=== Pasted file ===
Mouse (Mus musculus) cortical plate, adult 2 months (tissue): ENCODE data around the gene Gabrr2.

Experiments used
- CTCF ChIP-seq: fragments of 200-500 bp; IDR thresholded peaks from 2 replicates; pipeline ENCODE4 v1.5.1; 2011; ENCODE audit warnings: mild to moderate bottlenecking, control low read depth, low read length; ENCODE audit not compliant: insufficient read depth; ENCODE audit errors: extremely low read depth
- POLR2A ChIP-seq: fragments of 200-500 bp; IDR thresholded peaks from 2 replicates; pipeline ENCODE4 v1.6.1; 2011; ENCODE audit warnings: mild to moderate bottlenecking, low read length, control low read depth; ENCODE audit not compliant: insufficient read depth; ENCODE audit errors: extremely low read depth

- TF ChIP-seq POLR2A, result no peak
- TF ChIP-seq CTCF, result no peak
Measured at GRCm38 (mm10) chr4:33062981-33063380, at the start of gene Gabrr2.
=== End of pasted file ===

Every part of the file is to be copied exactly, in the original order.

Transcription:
Mouse (Mus musculus) cortical plate, adult 2 months (tissue): ENCODE data around the gene Gabrr2.

Experiments used
- CTCF ChIP-seq: fragments of 200-500 bp; IDR thresholded peaks from 2 replicates; pipeline ENCODE4 v1.5.1; 2011; ENCODE audit warnings: mild to moderate bottlenecking, control low read depth, low read length; ENCODE audit not compliant: insufficient read depth; ENCODE audit errors: extremely low read depth
- POLR2A ChIP-seq: fragments of 200-500 bp; IDR thresholded peaks from 2 replicates; pipeline ENCODE4 v1.6.1; 2011; ENCODE audit warnings: mild to moderate bottlenecking, low read length, control low read depth; ENCODE audit not compliant: insufficient read depth; ENCODE audit errors: extremely low read depth

- TF ChIP-seq POLR2A, result no peak
- TF ChIP-seq CTCF, result no peak
Measured at GRCm38 (mm10) chr4:33062981-33063380, at the start of gene Gabrr2.